How soon will we run out of food?

Many Yemeni have been displaced by the violent conflict between their government and local Shiite rebels.
AP Photo/Adam Reynolds

If you live in a developed nation, the thought of not being able to find food at grocery stores is hard to imagine. Sure, you might not always have the money to buy the fare you desire, but the fact is, there's food available if you can afford it. In other parts of the world, however, it's a very different story.

In 2008, a severe food crisis rippled across the world, causing malnutrition and starvation from the Philippines to Haiti and from Egypt to Burkina Faso. But even as the overall situation improved, several ongoing localized food crises have continued to have an impact on specific regions. In Yemen, for example, workers with the United Nations' World Food Programme are scrambling to secure $75.3 million out of the $103 million needed to feed all the people starving in a war-torn region of the nation for the year [source: UN News].

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As of May 2010, some 3.4 million Yemenis out of a total population of 23 million were threatened by an extreme lack of food. WFP workers were only able to provide half rations (1,050 calories per day) to a few hundred thousand of those refugees -- aid that will practically cease come August 2010 if the group can't secure additional funding. It's not surprising so many Yemenis are struggling -- less than 3 percent of the country is arable, and more than 45 percent of the population lives below the poverty line [source: CIA World Factbook]. So while we know many Yemeni are struggling to obtain food, will the situation get so bad that the rest of us will have to fight over it as well?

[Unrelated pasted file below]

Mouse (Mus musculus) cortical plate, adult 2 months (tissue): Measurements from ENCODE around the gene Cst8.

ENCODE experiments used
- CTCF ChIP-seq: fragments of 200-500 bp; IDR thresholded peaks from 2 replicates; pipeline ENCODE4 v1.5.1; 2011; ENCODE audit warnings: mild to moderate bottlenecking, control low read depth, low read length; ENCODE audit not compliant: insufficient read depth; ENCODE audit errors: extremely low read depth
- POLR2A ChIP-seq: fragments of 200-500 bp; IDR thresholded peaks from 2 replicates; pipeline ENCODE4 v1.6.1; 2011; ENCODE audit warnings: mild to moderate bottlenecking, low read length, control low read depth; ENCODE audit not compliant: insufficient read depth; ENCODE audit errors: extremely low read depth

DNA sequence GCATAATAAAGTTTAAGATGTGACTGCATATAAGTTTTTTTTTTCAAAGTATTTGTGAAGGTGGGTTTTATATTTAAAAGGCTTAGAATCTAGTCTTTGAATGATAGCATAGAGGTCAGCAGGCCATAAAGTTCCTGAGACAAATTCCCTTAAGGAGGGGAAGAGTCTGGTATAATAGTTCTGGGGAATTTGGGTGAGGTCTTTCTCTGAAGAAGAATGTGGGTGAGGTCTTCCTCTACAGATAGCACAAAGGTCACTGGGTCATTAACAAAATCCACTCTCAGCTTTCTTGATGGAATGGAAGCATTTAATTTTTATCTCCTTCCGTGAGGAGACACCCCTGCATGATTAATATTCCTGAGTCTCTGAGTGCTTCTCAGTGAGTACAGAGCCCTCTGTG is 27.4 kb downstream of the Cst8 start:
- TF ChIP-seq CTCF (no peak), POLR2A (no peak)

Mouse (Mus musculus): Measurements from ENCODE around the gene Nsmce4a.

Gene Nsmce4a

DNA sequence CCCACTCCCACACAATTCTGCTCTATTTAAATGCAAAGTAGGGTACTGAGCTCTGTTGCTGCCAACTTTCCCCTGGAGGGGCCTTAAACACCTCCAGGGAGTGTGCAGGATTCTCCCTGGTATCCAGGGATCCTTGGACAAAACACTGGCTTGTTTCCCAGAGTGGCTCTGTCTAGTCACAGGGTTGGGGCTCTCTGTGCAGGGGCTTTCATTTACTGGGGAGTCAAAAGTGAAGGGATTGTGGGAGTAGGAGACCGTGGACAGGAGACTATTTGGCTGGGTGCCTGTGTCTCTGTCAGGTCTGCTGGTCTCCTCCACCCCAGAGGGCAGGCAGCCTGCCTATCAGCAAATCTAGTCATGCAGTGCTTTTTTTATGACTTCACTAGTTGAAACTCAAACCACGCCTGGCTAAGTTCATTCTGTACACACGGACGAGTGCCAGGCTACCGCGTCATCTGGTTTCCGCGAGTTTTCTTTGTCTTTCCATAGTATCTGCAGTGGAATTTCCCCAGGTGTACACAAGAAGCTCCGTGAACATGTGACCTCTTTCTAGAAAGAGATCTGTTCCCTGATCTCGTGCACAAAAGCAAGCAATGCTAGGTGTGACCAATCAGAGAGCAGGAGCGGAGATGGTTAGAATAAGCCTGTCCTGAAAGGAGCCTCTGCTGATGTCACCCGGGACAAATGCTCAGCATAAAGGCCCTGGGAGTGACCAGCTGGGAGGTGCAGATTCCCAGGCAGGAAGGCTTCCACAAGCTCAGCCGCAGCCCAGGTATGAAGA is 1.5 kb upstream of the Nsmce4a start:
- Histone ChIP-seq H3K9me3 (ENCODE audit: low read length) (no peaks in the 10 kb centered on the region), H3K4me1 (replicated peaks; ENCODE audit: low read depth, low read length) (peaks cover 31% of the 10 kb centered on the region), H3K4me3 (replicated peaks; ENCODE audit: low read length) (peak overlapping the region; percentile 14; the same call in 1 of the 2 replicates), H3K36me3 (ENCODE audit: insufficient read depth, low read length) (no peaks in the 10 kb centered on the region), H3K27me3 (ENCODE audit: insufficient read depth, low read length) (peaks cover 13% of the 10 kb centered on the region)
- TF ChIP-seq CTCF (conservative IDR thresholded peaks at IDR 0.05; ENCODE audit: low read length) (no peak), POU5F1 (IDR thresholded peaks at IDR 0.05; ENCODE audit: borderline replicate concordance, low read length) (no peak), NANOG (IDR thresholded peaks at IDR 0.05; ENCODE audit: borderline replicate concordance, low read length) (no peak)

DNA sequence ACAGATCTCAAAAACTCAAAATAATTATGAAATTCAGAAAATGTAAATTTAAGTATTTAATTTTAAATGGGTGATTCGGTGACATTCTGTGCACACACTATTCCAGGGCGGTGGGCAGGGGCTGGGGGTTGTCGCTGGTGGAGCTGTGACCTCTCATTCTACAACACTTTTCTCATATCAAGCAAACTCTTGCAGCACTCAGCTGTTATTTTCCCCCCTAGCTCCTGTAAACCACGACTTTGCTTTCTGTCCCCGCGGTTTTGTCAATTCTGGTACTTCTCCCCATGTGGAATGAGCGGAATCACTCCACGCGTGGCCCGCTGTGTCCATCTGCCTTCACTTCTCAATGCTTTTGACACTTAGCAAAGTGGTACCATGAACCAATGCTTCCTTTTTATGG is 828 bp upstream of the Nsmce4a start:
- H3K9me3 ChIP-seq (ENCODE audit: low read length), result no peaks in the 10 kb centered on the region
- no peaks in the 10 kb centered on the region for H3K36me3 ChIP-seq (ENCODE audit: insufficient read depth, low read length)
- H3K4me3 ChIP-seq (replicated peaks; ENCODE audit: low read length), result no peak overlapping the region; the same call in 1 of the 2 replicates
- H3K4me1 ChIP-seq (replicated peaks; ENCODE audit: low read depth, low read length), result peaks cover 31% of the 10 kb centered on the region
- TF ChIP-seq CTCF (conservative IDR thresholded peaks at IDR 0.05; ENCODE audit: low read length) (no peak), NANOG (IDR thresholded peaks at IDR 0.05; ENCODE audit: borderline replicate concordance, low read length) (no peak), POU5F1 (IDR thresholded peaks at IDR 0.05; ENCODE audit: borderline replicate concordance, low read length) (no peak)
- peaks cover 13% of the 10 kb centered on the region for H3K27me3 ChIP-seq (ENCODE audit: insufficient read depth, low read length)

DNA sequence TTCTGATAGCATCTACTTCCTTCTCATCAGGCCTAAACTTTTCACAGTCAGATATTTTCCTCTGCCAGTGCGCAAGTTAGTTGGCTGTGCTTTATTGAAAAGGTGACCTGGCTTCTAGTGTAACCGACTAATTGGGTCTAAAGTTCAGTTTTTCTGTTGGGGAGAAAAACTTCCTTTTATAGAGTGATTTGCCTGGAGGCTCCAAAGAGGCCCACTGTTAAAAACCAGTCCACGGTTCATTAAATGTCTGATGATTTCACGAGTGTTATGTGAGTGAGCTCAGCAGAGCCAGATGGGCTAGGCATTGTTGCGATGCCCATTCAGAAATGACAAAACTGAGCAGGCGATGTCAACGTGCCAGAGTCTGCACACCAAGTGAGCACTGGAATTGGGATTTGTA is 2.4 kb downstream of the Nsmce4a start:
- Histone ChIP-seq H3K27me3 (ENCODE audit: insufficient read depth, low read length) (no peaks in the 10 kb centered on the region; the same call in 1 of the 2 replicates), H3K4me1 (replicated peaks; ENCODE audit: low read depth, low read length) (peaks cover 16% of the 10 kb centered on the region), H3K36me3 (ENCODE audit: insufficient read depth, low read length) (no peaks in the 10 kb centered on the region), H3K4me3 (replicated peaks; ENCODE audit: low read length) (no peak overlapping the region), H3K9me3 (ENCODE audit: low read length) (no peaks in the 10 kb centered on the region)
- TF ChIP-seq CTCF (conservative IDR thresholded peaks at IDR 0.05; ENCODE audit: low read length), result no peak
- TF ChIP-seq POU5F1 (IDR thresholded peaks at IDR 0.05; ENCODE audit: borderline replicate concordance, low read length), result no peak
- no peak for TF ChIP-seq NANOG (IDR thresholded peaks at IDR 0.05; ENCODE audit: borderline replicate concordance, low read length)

World hunger extends beyond Yemen. In 2010, the WFP's goal is to feed some 90 million people facing starvation in 74 countries around the globe. Logistically this is no easy task, and WFP workers use everything from ships, planes, helicopters and trucks to elephants, yaks, donkeys and camels to get food to people in need [source: WFP].

The End of Food?

But is it possible the world could run out of food entirely? Barring a doomsday scenario in which the planet becomes temporarily or permanently unable to host plant life (say following a major meteor strike like the one believed to have wiped out the dinosaurs), then the question really boils down to this: Could a reduction in arable land and fresh water lead to a massive drop in food levels, creating a worldwide famine?

Unfortunately, increased desertification and water use are serious threats to future food production. Perhaps not enough to cripple the entire human race, but certainly enough to cause serious problems if everybody plans to keep eating on a regular basis. Add in factors like increased competition from biofuels, an impending population explosion, crop failures and climate-related drought, and you have a perfect storm for severely decreased food production.

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But perhaps the larger part of the problem is that agriculture accounts for 70 percent of the planet's water use, and while you can reuse fresh water, there's just not that much of it to go around. Using conventional (and unsustainable) agricultural methods, it takes nearly 400 gallons (1,500 liters) of water to grow just 2 pounds (1 kilogram) of wheat. Meat-eaters cause even more of a problem. To get that 2-pounds-worth of meat, it takes a whopping 4,000 gallons (15,000 liters) of water [source: FAO].

And while people definitely need to eat, drinking water is also definitely a must. Because an extreme amount of water goes into food production, and because climate change could increase the acreage of nonarable land and melt our remaining freshwater glaciers, it's becoming more difficult to ensure that everyone gets the proper amount of water to drink -- 1.5 gallons (2-5 liters) a day. So the even more critical question could be: Will we run out of water?

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Sources

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